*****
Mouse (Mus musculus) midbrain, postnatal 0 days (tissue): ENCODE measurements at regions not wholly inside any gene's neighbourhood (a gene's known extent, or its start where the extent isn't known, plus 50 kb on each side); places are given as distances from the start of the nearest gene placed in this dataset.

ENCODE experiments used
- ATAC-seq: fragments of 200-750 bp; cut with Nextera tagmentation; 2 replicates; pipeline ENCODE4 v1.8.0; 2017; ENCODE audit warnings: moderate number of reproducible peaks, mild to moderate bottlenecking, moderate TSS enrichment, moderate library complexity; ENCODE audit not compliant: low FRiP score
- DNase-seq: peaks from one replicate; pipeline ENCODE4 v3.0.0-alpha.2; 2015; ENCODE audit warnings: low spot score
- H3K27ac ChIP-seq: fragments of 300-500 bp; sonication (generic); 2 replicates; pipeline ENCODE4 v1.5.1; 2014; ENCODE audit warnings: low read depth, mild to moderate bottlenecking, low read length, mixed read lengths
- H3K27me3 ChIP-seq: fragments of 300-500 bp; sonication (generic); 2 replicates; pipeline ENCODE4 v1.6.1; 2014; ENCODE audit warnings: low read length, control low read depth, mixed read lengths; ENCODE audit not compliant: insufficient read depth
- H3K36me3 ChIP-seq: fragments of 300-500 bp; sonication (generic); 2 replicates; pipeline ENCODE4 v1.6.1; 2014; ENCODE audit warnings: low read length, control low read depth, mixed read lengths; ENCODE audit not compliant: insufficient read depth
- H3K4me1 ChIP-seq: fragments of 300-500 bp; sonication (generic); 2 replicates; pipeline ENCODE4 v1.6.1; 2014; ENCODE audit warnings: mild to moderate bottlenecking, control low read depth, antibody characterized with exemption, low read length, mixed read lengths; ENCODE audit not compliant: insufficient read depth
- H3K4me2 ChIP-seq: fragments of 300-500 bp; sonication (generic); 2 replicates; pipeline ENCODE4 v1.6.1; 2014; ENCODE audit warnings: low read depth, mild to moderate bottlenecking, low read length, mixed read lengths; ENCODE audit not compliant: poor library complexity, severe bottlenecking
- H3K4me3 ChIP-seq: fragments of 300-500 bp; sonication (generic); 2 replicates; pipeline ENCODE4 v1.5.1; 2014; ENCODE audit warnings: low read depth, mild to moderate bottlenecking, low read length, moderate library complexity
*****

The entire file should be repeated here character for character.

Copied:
Mouse (Mus musculus) midbrain, postnatal 0 days (tissue): ENCODE measurements at regions not wholly inside any gene's neighbourhood (a gene's known extent, or its start where the extent isn't known, plus 50 kb on each side); places are given as distances from the start of the nearest gene placed in this dataset.

ENCODE experiments used
- ATAC-seq: fragments of 200-750 bp; cut with Nextera tagmentation; 2 replicates; pipeline ENCODE4 v1.8.0; 2017; ENCODE audit warnings: moderate number of reproducible peaks, mild to moderate bottlenecking, moderate TSS enrichment, moderate library complexity; ENCODE audit not compliant: low FRiP score
- DNase-seq: peaks from one replicate; pipeline ENCODE4 v3.0.0-alpha.2; 2015; ENCODE audit warnings: low spot score
- H3K27ac ChIP-seq: fragments of 300-500 bp; sonication (generic); 2 replicates; pipeline ENCODE4 v1.5.1; 2014; ENCODE audit warnings: low read depth, mild to moderate bottlenecking, low read length, mixed read lengths
- H3K27me3 ChIP-seq: fragments of 300-500 bp; sonication (generic); 2 replicates; pipeline ENCODE4 v1.6.1; 2014; ENCODE audit warnings: low read length, control low read depth, mixed read lengths; ENCODE audit not compliant: insufficient read depth
- H3K36me3 ChIP-seq: fragments of 300-500 bp; sonication (generic); 2 replicates; pipeline ENCODE4 v1.6.1; 2014; ENCODE audit warnings: low read length, control low read depth, mixed read lengths; ENCODE audit not compliant: insufficient read depth
- H3K4me1 ChIP-seq: fragments of 300-500 bp; sonication (generic); 2 replicates; pipeline ENCODE4 v1.6.1; 2014; ENCODE audit warnings: mild to moderate bottlenecking, control low read depth, antibody characterized with exemption, low read length, mixed read lengths; ENCODE audit not compliant: insufficient read depth
- H3K4me2 ChIP-seq: fragments of 300-500 bp; sonication (generic); 2 replicates; pipeline ENCODE4 v1.6.1; 2014; ENCODE audit warnings: low read depth, mild to moderate bottlenecking, low read length, mixed read lengths; ENCODE audit not compliant: poor library complexity, severe bottlenecking
- H3K4me3 ChIP-seq: fragments of 300-500 bp; sonication (generic); 2 replicates; pipeline ENCODE4 v1.5.1; 2014; ENCODE audit warnings: low read depth, mild to moderate bottlenecking, low read length, moderate library complexity